New Agers’ Misuse of Quantum Entanglement


Satellitenbild der Erde zusammengesetzt

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Consider the following argument:

Premise 1: Quantum entanglement states that two entangled particles, once separated, can communicate with one another simultaneously, even if they are on opposite sides of the universe.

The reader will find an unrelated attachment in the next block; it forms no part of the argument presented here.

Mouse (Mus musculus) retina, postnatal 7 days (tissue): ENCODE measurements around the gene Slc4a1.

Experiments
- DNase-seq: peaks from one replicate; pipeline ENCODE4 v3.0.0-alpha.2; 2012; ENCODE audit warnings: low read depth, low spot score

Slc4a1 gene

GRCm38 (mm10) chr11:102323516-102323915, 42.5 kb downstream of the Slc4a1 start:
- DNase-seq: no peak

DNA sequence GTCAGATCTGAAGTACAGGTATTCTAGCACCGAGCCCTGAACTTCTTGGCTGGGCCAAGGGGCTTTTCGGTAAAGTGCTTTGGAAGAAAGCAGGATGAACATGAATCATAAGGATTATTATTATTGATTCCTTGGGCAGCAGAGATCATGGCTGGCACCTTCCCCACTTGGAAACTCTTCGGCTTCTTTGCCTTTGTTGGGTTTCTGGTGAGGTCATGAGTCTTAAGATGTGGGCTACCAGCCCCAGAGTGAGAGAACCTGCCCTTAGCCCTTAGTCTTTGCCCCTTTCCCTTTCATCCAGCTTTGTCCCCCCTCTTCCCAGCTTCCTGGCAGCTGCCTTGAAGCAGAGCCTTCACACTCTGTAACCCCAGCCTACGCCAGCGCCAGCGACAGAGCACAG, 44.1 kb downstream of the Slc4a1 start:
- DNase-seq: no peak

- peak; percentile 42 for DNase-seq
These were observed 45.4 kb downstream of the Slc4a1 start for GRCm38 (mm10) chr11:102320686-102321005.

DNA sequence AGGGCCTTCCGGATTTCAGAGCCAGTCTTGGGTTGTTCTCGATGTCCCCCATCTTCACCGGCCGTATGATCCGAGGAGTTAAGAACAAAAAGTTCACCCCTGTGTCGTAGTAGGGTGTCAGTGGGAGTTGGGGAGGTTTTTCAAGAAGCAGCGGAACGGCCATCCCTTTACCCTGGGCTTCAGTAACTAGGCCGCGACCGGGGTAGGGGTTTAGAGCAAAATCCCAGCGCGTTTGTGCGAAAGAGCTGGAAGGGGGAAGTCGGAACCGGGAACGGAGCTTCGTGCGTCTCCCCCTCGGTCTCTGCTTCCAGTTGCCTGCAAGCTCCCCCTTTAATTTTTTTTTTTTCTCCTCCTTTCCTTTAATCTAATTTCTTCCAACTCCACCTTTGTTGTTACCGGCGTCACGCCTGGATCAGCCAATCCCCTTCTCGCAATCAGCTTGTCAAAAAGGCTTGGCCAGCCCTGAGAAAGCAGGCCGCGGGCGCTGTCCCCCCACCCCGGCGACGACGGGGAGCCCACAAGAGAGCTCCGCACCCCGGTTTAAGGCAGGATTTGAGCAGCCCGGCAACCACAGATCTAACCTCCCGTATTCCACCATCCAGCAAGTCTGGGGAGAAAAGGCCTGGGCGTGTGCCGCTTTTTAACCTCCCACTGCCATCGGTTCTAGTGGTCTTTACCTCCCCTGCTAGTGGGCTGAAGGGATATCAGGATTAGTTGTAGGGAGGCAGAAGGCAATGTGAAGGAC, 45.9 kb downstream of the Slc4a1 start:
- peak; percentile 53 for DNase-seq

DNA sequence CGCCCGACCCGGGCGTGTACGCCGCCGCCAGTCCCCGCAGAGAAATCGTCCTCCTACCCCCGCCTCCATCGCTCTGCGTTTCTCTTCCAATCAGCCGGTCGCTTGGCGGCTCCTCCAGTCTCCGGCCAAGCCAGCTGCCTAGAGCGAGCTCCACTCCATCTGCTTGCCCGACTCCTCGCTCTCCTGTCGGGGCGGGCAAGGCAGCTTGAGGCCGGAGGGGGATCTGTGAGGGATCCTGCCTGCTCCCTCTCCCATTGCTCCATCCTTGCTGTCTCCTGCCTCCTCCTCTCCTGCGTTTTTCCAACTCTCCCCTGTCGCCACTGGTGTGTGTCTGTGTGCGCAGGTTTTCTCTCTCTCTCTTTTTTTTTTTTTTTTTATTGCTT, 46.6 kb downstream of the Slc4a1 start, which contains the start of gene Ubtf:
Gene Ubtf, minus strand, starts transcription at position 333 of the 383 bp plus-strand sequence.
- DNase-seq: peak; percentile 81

Premise 2: Since all particles were entangled at the Big Bang, everything in the universe is interconnected.

Conclusion: All people on earth are interconnected with each other and with all of nature.

That conclusion becomes a premise in another argument:

Premise: All people on earth are interconnected with each other and with all of nature.

Conclusion: Therefore nation states should disappear and there should be a world government that guarantees peace and cooperation among all people.